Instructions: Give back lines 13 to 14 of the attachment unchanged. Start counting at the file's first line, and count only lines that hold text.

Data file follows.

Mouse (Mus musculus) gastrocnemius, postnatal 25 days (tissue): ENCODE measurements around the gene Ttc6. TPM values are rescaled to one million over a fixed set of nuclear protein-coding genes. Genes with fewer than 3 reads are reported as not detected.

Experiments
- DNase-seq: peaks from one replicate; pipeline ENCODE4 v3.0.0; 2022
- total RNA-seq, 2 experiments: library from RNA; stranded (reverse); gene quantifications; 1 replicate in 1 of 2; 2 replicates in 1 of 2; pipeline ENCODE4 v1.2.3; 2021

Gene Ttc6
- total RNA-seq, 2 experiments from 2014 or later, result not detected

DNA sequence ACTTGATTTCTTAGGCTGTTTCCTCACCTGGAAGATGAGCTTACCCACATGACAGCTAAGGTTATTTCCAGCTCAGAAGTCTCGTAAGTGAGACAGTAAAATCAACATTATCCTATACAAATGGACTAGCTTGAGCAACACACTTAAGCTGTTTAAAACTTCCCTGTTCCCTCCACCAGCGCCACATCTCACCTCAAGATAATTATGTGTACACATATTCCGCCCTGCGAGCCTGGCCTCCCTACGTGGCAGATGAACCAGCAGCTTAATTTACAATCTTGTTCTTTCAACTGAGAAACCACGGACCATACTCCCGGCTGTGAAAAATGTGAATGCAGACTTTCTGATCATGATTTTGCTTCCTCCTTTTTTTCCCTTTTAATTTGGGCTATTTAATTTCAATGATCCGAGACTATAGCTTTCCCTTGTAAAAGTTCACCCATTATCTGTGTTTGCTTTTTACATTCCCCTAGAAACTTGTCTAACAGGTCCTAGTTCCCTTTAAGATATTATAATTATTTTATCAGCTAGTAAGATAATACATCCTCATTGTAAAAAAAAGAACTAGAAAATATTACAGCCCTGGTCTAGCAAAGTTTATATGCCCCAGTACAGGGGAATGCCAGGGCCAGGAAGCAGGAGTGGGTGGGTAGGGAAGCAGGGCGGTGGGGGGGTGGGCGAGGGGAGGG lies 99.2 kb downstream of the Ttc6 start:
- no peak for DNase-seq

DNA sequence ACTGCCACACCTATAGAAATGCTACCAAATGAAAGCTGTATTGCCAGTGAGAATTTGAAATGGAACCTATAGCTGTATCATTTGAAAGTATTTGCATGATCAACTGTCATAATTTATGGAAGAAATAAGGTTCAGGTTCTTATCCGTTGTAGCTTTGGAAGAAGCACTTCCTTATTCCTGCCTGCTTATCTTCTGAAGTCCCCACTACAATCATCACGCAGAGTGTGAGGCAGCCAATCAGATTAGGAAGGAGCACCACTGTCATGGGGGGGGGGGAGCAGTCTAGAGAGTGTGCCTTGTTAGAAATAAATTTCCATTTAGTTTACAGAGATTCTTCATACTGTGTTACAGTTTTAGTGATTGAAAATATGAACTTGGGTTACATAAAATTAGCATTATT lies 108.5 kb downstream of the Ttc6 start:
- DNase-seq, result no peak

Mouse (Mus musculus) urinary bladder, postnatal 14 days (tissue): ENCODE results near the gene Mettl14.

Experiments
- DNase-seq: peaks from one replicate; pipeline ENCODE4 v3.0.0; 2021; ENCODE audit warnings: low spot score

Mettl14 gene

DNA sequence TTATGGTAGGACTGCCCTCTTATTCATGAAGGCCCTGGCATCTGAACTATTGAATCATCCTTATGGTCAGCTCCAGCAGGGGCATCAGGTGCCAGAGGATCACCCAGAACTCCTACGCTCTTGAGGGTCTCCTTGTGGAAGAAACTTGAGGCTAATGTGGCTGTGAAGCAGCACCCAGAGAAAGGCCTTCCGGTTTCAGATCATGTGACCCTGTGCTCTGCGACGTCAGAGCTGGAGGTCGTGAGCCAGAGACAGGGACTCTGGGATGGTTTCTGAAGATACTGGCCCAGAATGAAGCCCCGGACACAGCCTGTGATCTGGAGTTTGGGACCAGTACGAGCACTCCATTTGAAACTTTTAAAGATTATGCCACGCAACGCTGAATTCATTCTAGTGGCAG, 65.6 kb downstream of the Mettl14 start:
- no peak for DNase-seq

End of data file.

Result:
- DNase-seq: peaks from one replicate; pipeline ENCODE4 v3.0.0; 2021; ENCODE audit warnings: low spot score

Mettl14 gene